Topic 21.4 The Molecular Mechanism of Cytoplasmic Sterility in Rice

Topic 21.4 The Molecular Mechanism of Cytoplasmic Sterility in Rice

Recently, researchers have elucidated the molecular mechanism of cytoplasmic male sterility (CMS) in the “wild abortive” or CMS-WA rice system, which is widely used in rice breeding. Originally discovered in a wild rice species in the 1970s, the WA cytoplasm has been backcrossed into the domesticated rice species, Oryza sativa, to produce the CMS-WA lines currrently used for production of hybrid rice seeds.

Male sterility in CMS-WA lines is caused by the chimeric mitochondrial gene WA352. This gene is present in every cell in the CMS-WA lines, but only anthers are affected. Why? Two factors restrict the effect of WA352 protein to the anthers: first, the WA352 gene appears to be expressed specifically in the anthers; second, even when WA352 is expressed in leaf mitochondria in transgenic plants, WA352 protein fails to accumulate. In other words, WA352 protein is turned over rapidly in mitochondria from vegetative tissues, but not in mitochondria from anthers.

How does WA352 cause the death of anther cells? WA352 interacts with another mitochondrial protein, OsCOX11 (Oryza sativa COX11), and inhibits its function (Figure 21.4.A, center panel). OsCOX11 is an assembly factor for cytochrome c oxidase, which plays a key role in mitochondrial respiration. A cox11 mutant in yeast exhibits high levels of reactive oxygen species (ROS), cytochrome c release from mitochondria, and programmed cell death. Similarly, WA352 in rice anther mitochondria causes high levels of ROS, cytochrome c release into the cytosol, and ROS-induced programmed cell death of the anther tapetal cells. Thus, WA352 in rice anthers mimics the effects of a mutation in the COX11 gene in yeast.

Web Figure 21.4.A Interactions of mitochondrion- and nucleus-encoded mitochondrial proteins confer male fertility or sterility in rice. Left, normal mitochondrial genes allow normal OsCOX11 function, leading to male fertility, regardless of restorer gene (Rf) genotypes. Center, the cytoplasmic male sterile (CMS) WA cytoplasm has a rearranged mitochondrial genome, resulting in the production of the WA352 protein, which inhibits OsCOX11 function, resulting in male sterility. Right, nucleus-encoded Rf3 and Rf4 restorers reduce WA352 protein and WA352 mRNA levels, respectively, thereby restoring male fertility. (After Hong Ma 2013.)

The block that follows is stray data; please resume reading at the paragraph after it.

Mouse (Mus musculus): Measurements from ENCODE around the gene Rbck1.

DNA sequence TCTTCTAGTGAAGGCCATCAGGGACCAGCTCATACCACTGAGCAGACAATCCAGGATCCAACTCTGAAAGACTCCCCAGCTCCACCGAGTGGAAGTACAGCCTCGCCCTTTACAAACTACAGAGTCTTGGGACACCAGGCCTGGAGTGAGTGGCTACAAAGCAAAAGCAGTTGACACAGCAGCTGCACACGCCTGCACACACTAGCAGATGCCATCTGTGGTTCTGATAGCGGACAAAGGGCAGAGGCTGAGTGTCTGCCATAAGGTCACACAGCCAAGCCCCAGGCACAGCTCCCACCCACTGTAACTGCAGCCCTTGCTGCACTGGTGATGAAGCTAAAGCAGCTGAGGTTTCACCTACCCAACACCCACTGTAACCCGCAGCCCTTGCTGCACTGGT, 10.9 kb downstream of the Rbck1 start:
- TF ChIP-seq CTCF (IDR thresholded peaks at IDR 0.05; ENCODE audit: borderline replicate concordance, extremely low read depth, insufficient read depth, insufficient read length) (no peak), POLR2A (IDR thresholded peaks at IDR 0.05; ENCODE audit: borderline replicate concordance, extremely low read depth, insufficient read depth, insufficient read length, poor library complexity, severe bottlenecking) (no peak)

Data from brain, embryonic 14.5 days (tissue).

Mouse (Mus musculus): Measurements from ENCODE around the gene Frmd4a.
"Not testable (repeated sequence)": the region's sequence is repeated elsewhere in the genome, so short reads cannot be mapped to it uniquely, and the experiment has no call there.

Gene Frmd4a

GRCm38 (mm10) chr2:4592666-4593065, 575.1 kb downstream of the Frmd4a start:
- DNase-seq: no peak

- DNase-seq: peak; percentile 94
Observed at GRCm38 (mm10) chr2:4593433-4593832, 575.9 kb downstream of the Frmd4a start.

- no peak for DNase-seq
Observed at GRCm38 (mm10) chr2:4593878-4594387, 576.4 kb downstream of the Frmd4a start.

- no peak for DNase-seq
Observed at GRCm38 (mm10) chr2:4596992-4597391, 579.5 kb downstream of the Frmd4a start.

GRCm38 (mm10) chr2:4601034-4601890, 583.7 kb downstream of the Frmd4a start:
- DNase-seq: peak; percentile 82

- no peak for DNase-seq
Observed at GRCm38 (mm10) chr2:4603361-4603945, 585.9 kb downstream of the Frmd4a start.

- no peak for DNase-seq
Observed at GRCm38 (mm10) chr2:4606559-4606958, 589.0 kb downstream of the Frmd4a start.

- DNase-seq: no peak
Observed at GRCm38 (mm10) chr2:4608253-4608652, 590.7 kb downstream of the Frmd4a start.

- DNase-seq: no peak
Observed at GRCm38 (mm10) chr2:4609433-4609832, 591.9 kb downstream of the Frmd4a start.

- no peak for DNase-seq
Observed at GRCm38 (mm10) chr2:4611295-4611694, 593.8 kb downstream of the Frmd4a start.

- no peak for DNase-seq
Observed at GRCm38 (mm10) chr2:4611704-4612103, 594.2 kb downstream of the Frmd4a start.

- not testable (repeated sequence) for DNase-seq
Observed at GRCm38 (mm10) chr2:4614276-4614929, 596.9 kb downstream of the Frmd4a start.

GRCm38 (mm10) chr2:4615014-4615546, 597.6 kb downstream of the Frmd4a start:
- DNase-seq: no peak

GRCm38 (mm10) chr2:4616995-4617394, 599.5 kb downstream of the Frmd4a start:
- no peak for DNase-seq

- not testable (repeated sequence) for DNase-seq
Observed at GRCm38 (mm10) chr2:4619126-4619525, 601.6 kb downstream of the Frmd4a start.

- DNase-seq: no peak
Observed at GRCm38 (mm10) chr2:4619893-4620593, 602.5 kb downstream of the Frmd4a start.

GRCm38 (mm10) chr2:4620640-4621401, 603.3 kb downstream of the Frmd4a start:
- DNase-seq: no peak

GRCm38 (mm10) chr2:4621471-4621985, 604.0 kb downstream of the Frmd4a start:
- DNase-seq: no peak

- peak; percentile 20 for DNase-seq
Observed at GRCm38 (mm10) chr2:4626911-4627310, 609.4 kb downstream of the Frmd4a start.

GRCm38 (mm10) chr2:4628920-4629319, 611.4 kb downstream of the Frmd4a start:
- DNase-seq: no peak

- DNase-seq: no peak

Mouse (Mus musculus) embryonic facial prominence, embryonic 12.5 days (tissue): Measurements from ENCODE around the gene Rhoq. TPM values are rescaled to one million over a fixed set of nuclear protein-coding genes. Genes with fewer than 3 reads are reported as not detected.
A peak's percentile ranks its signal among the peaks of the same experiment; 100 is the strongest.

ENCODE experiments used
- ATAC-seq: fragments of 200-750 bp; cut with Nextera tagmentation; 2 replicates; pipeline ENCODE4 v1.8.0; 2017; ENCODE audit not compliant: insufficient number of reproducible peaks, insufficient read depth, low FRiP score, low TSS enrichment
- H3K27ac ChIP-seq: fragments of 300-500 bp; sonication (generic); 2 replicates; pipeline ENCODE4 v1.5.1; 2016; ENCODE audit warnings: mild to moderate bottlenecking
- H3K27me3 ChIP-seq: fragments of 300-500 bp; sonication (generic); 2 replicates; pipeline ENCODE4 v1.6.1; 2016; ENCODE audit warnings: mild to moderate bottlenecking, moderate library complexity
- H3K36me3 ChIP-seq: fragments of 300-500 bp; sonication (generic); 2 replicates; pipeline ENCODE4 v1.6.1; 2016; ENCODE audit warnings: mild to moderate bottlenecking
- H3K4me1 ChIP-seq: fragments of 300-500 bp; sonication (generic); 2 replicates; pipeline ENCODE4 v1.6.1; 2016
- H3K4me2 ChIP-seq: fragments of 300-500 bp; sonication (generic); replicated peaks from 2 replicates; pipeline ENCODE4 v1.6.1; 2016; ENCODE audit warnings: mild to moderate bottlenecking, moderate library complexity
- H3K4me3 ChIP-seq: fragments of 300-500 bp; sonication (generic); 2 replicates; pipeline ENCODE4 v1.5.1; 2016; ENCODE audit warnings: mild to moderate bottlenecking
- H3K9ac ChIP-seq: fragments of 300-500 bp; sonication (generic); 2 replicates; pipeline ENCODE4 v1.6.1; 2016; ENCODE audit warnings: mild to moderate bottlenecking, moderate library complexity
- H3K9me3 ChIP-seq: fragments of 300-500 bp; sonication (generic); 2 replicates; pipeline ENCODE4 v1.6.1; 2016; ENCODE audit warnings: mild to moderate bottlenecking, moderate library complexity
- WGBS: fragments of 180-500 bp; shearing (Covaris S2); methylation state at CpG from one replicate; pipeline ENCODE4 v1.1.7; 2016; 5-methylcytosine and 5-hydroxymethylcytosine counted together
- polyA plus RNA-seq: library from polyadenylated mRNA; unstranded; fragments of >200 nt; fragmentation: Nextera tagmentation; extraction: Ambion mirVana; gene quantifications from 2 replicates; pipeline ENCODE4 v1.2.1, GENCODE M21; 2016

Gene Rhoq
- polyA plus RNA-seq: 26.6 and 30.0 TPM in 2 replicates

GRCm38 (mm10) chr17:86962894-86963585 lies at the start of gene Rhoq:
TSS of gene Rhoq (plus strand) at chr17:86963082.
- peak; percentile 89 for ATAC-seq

When CMS lines are used in hybrid seed production, the pollen donor, which contributes no mitochondria to the zygote, must carry nuclear genes that can restore fertility, so that the hybrid seed will produce self-fertile plants (Figure 21.4.B). These nuclear genes are referred to as Restorer of Fertility (Rf) genes. The vast majority of these genes contain tandem arrays of a degenerate 35-amino-acid repeat sequence called pentatricopeptide repeats (PPR). In plants, the proteins encoded by members of this gene family, which number over 400 in Arabidopsis, function in both chloroplasts and mitochondria. PPR proteins are required for proper processing and translation of normal organellar transcripts, but they also have the ability to inactivate the rearranged, chimeric transcripts found in CMS plants, thus reversing the CMS phenotype.

Web Figure 21.4.B Use of cytoplasmic male sterile (CMS) lines in plant breeding. This system of breeding uses three separate lines: a Cytoplasmic Genetic Male Sterile line (CGMS line) or A-line; a Maintainer line or B-line, which has normal cytoplasm, fertile pollen, and recessive fertility restorer genes to maintain the CMS; and a Restorer line or R-line with dominant fertility restorer genes to produce hybrid seeds.

In WA rice, male fertility can be restored by either the Rf3 or Rf4 gene. Both of these genes markedly reduce the amount of WA352 protein in the anthers of WA rice, but they act via distinct mechanisms. Rf4 protein seems to act either transcriptionally or posttranscriptionally to reduce WA352 transcript levels, while Rf3 seems to act either translationally or posttranslationally to prevent WA352 protein accumulation (see textbook Figure 21.4.A, center panel).